11. QueensIsBetter wrote:

    5-0 and Vigilant wrote:

    “The police don’t care about your income, they care about the level of crime you’re generating.”

    “They are more vigilant because you’re not.”

    Huh? So, HIS creating crimes because he lives there? Since he’s not more vigilant, it’s HIS fault for getting mugged instead blaming on the muggers since NO ONE should be getting mugged anywhere? I hope I’m reading this wrong but this sound weird…

    Wednesday, July 30, 2008 at 9:42 pm | Permalink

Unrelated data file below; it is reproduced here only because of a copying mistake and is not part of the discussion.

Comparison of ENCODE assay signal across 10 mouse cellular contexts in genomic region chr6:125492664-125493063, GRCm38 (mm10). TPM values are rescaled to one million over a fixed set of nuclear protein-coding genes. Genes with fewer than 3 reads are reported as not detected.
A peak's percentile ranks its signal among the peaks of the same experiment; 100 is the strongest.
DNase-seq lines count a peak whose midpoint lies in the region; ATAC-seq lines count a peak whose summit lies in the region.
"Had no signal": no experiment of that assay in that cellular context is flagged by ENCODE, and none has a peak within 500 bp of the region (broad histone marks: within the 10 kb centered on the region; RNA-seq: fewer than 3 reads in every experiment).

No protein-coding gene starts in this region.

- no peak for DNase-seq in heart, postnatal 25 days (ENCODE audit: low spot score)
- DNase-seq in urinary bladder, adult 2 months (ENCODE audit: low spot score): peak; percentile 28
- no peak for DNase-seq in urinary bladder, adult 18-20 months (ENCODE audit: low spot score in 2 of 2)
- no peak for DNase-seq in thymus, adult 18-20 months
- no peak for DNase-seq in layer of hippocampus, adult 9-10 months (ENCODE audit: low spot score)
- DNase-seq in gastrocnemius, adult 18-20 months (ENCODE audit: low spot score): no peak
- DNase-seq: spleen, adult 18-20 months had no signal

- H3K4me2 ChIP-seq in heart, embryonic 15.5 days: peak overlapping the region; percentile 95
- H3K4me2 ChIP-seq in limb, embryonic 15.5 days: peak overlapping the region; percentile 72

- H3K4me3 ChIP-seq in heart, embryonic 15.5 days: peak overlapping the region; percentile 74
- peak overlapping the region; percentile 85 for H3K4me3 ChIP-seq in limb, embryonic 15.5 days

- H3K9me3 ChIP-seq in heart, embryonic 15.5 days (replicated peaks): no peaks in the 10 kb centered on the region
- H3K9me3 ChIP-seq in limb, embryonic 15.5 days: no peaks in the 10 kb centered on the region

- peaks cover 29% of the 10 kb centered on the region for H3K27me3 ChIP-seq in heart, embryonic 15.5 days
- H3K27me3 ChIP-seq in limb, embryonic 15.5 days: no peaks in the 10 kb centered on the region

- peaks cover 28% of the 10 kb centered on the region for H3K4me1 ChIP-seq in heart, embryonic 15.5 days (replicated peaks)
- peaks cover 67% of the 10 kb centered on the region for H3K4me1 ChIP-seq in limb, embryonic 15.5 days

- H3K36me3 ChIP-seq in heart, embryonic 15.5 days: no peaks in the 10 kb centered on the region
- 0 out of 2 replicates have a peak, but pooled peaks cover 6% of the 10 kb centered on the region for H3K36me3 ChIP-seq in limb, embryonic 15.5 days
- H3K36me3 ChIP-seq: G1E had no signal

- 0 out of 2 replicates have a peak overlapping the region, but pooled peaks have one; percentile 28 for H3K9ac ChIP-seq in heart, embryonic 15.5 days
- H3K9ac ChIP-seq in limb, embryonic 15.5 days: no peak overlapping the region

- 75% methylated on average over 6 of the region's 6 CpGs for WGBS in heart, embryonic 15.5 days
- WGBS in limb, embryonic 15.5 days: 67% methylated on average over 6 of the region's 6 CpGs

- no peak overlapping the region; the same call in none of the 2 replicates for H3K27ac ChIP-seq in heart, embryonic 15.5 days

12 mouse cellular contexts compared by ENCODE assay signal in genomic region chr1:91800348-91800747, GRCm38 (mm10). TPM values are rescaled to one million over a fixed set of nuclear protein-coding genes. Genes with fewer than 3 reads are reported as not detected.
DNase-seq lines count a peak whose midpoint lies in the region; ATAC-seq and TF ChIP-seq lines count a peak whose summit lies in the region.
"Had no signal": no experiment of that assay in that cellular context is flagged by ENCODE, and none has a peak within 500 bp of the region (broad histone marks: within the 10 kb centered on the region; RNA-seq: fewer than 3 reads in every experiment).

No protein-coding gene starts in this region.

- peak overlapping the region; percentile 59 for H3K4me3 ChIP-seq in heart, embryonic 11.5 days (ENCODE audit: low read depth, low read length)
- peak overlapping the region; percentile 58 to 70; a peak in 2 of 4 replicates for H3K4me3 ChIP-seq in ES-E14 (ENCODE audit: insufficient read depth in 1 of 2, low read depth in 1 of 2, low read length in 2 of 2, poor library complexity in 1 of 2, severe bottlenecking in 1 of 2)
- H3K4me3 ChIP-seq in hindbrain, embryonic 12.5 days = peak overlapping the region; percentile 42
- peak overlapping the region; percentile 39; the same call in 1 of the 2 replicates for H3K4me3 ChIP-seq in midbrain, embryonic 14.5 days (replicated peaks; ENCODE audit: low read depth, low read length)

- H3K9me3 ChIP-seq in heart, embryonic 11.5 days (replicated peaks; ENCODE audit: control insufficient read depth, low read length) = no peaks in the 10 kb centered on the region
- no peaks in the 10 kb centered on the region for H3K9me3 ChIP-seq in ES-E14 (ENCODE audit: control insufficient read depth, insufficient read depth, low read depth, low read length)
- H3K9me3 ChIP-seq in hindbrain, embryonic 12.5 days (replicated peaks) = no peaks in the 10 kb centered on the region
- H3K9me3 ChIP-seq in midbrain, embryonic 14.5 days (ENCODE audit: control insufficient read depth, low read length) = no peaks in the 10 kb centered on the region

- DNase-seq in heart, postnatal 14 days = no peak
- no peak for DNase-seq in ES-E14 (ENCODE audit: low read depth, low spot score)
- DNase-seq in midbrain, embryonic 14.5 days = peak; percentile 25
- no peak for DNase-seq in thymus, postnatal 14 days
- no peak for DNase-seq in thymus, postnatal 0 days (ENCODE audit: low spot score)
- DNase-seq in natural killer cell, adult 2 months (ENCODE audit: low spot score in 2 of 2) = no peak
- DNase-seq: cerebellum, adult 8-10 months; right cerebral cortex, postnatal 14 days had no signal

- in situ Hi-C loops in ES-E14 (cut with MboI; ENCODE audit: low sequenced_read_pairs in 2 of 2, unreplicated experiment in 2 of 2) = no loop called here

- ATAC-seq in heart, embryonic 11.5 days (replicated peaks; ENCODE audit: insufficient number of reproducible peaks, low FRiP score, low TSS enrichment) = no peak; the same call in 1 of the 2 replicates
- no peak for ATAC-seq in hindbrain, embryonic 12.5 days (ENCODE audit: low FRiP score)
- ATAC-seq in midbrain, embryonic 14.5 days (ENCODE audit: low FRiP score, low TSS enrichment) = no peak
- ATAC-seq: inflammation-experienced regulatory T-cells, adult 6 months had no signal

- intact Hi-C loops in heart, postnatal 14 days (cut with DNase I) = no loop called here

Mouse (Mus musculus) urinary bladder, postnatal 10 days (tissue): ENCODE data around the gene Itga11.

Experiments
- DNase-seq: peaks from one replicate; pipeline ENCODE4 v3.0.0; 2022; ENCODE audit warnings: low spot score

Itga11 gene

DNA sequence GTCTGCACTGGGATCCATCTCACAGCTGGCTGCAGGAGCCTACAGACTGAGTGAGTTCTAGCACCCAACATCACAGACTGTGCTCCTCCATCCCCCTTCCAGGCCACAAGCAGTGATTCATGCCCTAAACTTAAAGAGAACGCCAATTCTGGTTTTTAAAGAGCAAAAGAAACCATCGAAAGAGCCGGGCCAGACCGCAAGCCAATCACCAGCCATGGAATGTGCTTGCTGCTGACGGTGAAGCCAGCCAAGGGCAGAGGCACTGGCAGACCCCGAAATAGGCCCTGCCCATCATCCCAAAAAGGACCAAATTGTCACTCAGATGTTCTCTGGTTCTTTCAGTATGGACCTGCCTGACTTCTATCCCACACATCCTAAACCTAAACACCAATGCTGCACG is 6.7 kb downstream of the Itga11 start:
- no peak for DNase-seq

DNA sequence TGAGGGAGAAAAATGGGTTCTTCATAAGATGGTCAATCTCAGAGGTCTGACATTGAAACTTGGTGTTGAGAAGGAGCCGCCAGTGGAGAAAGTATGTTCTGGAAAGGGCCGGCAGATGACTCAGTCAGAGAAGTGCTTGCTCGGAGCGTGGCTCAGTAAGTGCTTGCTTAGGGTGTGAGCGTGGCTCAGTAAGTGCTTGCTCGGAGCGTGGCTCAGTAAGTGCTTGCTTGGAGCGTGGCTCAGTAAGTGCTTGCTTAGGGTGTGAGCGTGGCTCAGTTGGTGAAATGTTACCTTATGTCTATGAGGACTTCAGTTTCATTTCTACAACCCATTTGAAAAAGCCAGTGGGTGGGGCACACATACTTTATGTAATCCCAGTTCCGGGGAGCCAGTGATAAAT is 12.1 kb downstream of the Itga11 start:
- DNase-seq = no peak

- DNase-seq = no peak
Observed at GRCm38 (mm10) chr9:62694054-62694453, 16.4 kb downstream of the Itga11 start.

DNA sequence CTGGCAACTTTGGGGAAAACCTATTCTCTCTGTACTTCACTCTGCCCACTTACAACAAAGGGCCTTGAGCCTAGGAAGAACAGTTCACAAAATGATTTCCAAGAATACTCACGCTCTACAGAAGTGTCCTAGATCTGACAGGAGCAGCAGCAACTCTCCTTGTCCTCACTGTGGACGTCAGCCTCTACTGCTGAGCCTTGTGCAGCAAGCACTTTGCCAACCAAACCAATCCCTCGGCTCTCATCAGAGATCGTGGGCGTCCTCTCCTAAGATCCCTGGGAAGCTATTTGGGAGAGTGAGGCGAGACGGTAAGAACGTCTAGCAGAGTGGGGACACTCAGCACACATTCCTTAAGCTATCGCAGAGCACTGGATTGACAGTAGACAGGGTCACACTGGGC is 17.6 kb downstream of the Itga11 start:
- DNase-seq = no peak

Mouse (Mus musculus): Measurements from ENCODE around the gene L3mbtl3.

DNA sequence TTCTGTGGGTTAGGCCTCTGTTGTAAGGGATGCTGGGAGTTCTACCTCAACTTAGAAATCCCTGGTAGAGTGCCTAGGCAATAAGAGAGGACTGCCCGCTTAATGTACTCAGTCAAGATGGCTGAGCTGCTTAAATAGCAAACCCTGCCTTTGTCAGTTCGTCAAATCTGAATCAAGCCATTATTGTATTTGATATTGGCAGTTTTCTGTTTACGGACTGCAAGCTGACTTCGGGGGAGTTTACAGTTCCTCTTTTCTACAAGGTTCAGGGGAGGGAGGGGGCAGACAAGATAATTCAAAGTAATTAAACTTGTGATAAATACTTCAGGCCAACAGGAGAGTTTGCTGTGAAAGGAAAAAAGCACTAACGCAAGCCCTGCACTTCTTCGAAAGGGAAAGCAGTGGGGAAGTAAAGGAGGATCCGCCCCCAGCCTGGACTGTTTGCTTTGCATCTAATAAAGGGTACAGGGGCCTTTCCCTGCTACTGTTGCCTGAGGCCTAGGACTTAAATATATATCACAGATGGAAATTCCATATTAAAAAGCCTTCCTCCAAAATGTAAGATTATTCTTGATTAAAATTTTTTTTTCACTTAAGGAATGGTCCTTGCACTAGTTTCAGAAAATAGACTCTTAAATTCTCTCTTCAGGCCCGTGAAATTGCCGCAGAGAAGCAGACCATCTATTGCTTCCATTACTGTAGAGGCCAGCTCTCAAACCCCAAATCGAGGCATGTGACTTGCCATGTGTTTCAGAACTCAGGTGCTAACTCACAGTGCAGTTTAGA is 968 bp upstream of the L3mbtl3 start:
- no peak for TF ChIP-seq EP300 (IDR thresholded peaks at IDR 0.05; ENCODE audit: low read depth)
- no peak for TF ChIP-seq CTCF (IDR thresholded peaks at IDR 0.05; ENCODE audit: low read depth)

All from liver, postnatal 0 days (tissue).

12. Dakota wrote:

    Again, I have not been, nor have I heard of anyone in the building being mugged.

    Wednesday, July 30, 2008 at 9:48 pm | Permalink
  13. christopher wrote:

    lets focus on the real problem population here:

    bedbugs

    given the choice between stick-up kids on the street and bedbugs at the crib…sh*t, i’ll drink in my home at night if i have to.

    can’t we all just turn on the bedbugs?

    Monday, August 11, 2008 at 12:56 pm | Permalink